Musk Regarding musk: there is a dispute cited by the Rosh (Berachot 6:35); Rabbi Zerachia Halevi (the BaAl HaMaOr) forbade eating musk because of a suspicion that it is essentially blood. [Another example of animal matter that undergoes significant change is ambergris, a fatty deposit formed from bile in the innards of sperm whales. It is thought to aid digestion, and is vomited up by the whale and floats on the sea surface. It is initially soft and fatty, but after floating on the surface of the sea and exposure to the elements, hardens to become a rock-like substance which looks like dark slate-grey pebble with striking pale veins inside it. The hardened vomit has a distinctive sweet smell and is highly sought after in the perfume and pharmaceutical industry] Rabbeinu Yonah explains however, that it is permitted because it is not blood but a waste non edible product. Even though it originated from blood we assess its Kosher status by its present identity. Rabbeinu Yonah brings a most remarkable proof for his position; if prohibited foods fall inadvertently into honey [some versions read, the bees themselves or their parts, the honey is nevertheless Kosher since the nature of honey is that it overwhelms the non-Kosher food converting it into honey. This seems to make more sense as R’Yona is referring to honey which we assume is generally contaminated [in those days the honey was not clarified] with bees bits and pieces yet one may consume them with the honey. We find none who warn or propose that it is commendable not to eat honey for fear of consuming the bee parts. Thus he has his proof; bees B&P become Kosher by becoming altered through their immersion in honey and thus the Rosh’s amazement of R’Yona’s proof is resolved.
This seems to indicate that forbidden food can be significantly changed to the point where it loses its traceability from its origin. The Rosh expresses some amazement about Rabbeinu Yonah’s lenient approach saying that even his proof requires substantiation.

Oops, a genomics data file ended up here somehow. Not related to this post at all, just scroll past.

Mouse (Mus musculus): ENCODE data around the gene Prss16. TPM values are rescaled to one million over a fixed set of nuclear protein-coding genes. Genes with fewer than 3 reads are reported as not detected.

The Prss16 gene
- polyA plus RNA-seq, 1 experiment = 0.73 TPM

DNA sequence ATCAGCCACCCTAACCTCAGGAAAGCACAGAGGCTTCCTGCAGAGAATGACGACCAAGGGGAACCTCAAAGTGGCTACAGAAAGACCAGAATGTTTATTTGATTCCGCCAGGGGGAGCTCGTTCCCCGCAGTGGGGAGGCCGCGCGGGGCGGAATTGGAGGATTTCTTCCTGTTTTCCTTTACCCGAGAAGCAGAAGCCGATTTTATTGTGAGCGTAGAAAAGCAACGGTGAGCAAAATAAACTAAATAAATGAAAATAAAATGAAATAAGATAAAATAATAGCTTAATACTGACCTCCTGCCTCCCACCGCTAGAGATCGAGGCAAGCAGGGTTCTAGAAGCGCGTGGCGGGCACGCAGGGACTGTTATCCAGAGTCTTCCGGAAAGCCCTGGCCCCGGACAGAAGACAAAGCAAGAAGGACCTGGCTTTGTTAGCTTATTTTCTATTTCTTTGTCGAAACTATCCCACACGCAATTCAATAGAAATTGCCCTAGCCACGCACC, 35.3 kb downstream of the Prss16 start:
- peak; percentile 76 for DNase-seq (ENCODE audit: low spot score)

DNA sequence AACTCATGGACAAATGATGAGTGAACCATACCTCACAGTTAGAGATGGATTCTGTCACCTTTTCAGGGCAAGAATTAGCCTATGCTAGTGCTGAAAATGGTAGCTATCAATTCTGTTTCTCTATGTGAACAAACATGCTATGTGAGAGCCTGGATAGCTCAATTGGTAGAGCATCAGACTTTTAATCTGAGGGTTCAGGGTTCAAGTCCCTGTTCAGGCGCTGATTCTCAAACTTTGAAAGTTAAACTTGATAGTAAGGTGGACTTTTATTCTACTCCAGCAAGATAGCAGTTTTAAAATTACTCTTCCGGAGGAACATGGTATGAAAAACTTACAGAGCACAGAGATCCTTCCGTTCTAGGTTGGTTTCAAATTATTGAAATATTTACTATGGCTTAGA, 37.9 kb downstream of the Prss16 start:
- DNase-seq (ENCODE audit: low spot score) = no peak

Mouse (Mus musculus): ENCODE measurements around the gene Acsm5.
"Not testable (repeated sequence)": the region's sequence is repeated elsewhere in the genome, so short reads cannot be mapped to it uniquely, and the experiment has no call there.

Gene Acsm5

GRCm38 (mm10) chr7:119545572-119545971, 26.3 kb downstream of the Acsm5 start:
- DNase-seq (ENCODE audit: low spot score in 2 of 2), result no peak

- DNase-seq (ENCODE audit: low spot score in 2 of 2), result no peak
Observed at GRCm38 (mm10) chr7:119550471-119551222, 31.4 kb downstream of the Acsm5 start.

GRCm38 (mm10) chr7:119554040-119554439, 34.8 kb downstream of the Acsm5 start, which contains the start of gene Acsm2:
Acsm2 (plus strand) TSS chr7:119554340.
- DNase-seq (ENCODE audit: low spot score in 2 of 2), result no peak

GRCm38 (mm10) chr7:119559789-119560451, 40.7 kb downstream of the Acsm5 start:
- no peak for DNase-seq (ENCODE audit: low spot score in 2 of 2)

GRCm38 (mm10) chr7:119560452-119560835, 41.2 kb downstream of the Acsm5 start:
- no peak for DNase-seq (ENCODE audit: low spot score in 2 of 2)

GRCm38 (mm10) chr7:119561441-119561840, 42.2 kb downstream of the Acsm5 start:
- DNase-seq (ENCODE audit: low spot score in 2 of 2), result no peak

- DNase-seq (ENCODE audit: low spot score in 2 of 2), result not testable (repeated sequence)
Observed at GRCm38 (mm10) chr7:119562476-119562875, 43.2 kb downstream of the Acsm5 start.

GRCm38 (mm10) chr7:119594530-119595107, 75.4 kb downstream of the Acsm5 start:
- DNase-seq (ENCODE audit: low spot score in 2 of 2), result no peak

The Chafets Chayim in Mishneh Berurah (216:7) indicates that many Poskim permit using musk in the fist instance, even if we suspect that it originates from blood since it is now something else.
Cheese Regarding cheese; we have the Torah rule that actually permits us to purchase cheese made by non-Jews since cheese can not be manufactured from non-Kosher milk. Even if a combination of kosher and non-Kosher milk is used, the cheese which is formed from the curd is comprised only of the Kosher milk, the whey which drains from the curd contains all the non-Kosher milk. [RaMBaM MaAchoLos A’SuRos 3:13]. Now in order to make [yellow] cheese we must add an enzyme known as Rennet to the milk. Rennet is produced by glands in the calf’s "abomasum", its fourth stomach. [It just so happens that adult mammals don't have this enzyme; only youngsters that need it to help digest and absorb milk produce these enzymes. Pretty neat, no? Sounds like intelligent design and plan and purpose. In order for milk to coagulate and eventually become cheese, enzymes must be added to breakdown the proteins that keep the milk solids in suspension. Some enzymes do this better than others, but all of these enzymes are in the protein breaking subclass known as proteases. The best proteases or coagulants for making cheese are the types that break a specific protein called kappa casein. Rennet is defined in Webster's Unabridged Dictionary as "the lining membrane of the fourth stomach of the calf (and/or) a preparation or extract of the rennet membrane, used to curdle milk, as in making cheese…." Rennet is also used broadly to describe any enzyme used for the coagulation of milk in the process of making cheese. Rennin is defined as "a coagulating enzyme occurring in the gastric juice of the calf, forming the active principal of rennet and able to curdle milk." The cheese industry uses a broader definition of the term rennin, referring to it as "any enzyme used for the controlled coagulation of milk." Chymosin, often used as another word for rennin, is the most common enzyme recovered from rennet]